Giulio Mattioli, Ian Philips, Jillian Anable and Tim Chatterton
In high-motorisation, car-dependent countries, transport affordability is intimately linked to the price of oil derived motor fuels, which may become increasingly volatile in the future due to global oil price movements and environmental taxation. The negative impacts of fuel price spikes in terms of increased household expenditure and economic stress are unevenly spatially and socially distributed. Previous research has found that vulnerability to fuel price increases is higher in peripheral, peri-urban and rural areas, and that low income tends to be co-located with high car dependence and low vehicle fuel efficiency, with a compounding effect on vulnerability. The goal of this article is to test these hypotheses for England, providing new evidence on spatial patterns of vulnerability to fuel price increases at the small-area level. We propose a composite vulnerability indicator combining data on income, accessibility, vehicle inspection and vehicle registration for 2011. Within English city-regions, we find little evidence of the socially regressive patterns previously identified in the literature. This is explained by the persistent concentration of poverty in urban cores, as well as by the poor fuel economy of the vehicle fleet in wealthier areas, due to the prevalence of powerful vehicles there. On the other hand, our analysis suggests that the impacts of fuel price increases would be very unequal between city-regions, as the least sensitive metropolitan area (Greater London) is also characterised by high levels of adaptive capacity. We conclude by setting out an agenda for future research on spatial vulnerability to fuel price increases.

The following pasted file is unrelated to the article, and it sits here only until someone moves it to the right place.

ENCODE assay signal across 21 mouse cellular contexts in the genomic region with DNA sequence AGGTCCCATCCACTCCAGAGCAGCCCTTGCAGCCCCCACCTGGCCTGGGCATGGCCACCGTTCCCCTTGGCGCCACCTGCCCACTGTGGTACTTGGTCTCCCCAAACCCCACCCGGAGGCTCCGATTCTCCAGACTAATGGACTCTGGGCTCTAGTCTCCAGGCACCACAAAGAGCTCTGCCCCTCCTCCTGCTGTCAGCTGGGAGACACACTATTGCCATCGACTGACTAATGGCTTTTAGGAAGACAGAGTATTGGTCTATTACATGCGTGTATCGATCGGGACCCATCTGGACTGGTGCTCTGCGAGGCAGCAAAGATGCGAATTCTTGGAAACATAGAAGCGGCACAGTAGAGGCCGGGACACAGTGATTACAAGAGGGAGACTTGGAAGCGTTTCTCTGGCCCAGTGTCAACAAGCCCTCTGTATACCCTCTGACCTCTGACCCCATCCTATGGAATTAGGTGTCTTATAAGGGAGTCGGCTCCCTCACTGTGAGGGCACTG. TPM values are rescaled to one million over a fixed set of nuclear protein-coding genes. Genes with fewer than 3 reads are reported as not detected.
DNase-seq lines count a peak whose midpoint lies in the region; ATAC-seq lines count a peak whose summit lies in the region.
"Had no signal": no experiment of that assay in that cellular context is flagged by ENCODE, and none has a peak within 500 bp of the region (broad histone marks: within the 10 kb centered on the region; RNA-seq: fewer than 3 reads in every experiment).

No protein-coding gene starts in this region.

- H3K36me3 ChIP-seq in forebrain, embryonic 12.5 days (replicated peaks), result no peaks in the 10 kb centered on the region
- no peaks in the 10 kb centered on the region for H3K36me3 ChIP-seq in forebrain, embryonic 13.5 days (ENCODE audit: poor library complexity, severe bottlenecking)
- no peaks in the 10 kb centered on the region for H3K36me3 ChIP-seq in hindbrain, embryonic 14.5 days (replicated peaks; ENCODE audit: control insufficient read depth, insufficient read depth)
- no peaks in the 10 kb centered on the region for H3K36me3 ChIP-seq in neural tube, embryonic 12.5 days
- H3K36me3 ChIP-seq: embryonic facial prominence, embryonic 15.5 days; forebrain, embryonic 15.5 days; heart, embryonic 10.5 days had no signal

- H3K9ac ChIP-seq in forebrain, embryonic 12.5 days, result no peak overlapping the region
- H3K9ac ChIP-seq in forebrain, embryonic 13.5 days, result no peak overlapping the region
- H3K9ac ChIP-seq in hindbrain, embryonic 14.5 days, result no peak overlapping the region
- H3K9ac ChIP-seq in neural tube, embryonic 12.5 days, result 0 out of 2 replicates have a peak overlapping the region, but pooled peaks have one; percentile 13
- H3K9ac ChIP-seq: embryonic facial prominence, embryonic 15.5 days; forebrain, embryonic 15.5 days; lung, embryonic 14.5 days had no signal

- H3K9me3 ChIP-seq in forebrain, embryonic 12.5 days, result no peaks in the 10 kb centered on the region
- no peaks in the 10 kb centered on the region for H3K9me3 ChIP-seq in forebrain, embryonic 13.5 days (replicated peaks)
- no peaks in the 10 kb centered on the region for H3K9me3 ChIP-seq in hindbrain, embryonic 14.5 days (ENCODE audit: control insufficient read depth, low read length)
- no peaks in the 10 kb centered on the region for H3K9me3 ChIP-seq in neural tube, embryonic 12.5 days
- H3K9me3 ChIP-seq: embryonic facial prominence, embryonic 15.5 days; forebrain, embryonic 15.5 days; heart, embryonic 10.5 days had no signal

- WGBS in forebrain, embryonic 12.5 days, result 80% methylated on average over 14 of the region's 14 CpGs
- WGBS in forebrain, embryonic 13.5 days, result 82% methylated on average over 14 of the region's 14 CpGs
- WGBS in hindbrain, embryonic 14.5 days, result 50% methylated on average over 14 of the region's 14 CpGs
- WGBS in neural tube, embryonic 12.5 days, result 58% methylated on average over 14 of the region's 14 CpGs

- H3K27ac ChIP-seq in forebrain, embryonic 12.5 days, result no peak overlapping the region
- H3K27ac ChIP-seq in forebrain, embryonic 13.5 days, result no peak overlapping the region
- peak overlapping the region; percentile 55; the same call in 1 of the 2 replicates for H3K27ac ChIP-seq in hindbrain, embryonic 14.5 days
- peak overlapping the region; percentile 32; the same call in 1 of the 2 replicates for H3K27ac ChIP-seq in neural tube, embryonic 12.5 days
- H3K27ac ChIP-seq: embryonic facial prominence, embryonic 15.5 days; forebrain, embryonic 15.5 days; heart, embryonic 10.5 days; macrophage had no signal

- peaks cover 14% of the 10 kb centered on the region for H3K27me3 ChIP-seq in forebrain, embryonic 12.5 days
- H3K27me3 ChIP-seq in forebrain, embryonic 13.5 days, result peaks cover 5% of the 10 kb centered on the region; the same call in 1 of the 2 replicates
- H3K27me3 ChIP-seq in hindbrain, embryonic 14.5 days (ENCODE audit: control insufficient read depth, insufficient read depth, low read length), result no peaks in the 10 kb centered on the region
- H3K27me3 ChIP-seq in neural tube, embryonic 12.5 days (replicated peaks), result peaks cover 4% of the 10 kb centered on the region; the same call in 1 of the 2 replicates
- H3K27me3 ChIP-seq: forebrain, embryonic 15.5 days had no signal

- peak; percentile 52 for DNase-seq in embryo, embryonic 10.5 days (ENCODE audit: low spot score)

Mattioli, G., Chatterton, T., Philips, I. and Anable, J. 2019. Vulnerability to motor fuel price increases: socio-spatial patterns in England. Journal of Transport Geography, 78: 98–114. doi: 10.1016/j.jtrangeo.2019.05.009Opens in a new tab
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